Shel Silverstein
A lot of my children’s books are now handed down to my daughter – My mother unsurprisingly has kept most of them in semi-mint condition. There’s a lot of truths in them, and sometimes they are more terrifying now that you older. ‘The Giving Tree’ is one of those books, that a colleague gave to me, that is obviously incredibly popular for a reason. Basically, the best children books dive deep into the core of parental and familial love, which definitely is bookmarked in these songs.

Laika – Silver Apples of the Moon album
Bought this CD back in the 90s and have love this band and everything they have ever done, even their later, period. There is a chaotic beauty here that may be more clear with my work in The House of Faith and Mirrors, but Hobgoblin plays of that balance too. We wanted to stay mostly away from the brass heavy sound of Manimal and give this record an inviting frustration.

Akira soundtrack
This is an obvious one. I watched Akira when it was released as an 9-year old Anime fan and experienced a completely mind-melt. It may not be obvious, but all the synth-playing on Hobgoblin refers to this record. I honestly, absolutely know that our next record will have even more elements of this on it. The cavernous complexity of the arrangements here are so “visual”, it is something that we – and maybe most modern bands – should try to command.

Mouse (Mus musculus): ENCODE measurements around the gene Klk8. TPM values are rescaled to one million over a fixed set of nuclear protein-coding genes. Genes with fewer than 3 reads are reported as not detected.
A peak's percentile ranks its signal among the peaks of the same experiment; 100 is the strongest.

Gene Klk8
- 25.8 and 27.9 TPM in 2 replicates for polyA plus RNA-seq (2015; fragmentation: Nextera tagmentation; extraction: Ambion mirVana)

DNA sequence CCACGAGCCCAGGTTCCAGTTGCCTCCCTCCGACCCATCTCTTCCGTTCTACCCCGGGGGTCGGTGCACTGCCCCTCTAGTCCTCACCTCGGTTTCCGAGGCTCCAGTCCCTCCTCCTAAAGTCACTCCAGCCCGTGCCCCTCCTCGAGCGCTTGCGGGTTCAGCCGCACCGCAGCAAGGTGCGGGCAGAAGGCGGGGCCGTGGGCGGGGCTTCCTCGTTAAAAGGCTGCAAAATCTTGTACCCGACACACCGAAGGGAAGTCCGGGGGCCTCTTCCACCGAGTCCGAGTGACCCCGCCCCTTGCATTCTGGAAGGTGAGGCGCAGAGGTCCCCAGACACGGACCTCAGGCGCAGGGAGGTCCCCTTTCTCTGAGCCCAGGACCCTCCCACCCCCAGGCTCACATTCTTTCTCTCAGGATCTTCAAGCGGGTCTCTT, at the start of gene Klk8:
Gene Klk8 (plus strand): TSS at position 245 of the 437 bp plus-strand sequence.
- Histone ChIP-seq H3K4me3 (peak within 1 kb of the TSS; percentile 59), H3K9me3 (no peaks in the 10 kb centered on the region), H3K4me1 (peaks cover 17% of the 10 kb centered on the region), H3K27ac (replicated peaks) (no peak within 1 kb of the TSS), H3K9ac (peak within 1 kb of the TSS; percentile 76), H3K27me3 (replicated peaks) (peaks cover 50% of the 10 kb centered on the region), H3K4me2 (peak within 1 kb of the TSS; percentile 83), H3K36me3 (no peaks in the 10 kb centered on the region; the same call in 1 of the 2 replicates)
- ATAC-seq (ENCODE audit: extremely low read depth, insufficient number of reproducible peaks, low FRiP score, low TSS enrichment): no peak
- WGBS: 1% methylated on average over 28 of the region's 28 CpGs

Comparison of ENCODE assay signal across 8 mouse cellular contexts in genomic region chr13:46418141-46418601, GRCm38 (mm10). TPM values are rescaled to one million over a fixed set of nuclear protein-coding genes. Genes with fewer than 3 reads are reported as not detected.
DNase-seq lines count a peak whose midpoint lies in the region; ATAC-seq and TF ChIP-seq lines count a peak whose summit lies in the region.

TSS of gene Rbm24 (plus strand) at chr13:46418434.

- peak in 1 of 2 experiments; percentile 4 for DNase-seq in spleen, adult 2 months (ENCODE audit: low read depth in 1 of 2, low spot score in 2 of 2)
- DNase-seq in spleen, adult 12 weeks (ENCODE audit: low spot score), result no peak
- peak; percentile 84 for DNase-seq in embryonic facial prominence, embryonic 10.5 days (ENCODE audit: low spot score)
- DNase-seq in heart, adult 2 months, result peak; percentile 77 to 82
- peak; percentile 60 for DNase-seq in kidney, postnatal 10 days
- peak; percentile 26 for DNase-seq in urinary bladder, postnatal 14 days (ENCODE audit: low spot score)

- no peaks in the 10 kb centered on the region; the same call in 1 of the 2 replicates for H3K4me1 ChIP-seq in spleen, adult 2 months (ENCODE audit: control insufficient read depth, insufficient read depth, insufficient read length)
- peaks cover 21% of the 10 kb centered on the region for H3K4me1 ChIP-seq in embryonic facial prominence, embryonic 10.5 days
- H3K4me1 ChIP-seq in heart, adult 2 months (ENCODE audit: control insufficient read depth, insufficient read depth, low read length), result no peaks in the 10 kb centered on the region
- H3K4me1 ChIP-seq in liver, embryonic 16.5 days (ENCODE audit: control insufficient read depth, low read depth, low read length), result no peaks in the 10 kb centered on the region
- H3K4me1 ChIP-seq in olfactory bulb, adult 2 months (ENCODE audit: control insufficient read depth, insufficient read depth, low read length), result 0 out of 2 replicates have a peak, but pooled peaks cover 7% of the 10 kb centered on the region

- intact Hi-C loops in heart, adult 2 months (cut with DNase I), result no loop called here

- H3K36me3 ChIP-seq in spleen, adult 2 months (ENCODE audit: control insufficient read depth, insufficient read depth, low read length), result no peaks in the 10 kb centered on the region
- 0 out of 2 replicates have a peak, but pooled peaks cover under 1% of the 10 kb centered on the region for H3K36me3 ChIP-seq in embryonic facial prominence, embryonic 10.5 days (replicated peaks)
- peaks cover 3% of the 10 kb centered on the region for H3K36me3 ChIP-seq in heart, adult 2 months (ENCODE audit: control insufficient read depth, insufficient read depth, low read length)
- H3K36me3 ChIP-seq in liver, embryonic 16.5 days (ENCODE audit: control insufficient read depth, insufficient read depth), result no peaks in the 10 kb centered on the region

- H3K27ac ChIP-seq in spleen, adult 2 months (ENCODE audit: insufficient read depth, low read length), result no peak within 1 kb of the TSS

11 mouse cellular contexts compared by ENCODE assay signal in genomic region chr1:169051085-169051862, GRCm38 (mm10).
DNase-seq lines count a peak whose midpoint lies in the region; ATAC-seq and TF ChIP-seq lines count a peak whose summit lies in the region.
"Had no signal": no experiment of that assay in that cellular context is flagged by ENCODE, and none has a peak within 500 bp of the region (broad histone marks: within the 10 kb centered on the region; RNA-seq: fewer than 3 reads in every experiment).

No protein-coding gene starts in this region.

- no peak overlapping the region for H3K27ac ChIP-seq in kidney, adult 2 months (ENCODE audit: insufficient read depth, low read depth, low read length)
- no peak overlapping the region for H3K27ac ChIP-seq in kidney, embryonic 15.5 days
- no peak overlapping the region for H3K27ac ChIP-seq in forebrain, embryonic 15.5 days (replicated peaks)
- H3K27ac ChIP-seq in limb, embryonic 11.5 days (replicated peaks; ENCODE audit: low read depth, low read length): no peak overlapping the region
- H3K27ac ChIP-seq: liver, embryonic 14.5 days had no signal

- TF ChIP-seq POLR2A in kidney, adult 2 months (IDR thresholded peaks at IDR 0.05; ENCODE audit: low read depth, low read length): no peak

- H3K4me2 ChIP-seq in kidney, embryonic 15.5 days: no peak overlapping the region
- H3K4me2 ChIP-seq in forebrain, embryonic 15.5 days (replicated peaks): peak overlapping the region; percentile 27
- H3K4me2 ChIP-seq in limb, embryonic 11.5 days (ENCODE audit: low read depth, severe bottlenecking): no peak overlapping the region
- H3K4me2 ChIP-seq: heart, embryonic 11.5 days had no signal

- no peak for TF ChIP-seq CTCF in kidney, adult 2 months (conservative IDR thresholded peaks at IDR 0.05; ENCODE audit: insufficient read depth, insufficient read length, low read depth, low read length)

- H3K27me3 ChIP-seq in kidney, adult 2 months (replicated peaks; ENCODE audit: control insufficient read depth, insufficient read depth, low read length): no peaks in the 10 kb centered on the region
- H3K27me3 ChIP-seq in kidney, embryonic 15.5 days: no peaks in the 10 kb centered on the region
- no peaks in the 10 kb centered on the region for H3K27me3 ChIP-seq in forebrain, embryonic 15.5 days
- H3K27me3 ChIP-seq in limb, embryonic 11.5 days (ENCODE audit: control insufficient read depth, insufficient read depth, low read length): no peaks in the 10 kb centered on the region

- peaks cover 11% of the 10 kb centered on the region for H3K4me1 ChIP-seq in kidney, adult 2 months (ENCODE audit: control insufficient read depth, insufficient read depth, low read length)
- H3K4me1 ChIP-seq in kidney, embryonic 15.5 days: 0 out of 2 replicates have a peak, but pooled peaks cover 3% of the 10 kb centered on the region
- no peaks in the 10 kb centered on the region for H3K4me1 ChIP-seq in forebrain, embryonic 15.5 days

Ocean’s Thirteen
This film is one of Dion’s, our guitarist, favorite movies. Although he enjoyed the first two films in the series, Ocean’s Thirteen was the film he always watched while working on this fourth album. He felt that this film has a classy touch that could be channeled to the songs in Hobgoblin.

Foo fighters – Rope
Another of Dion’s influences, rope is one of his favorite tracks by the Foo Fighters and is a song that he must listen to before recording his guitar tracks for Hobgoblin. This is also a song that made him look up to the Foo Fighters, even though he has previously gotten bored of the band. This song is also an energy-booster for Dion, one that he uses to channel his guitar playing in Hobgoblin.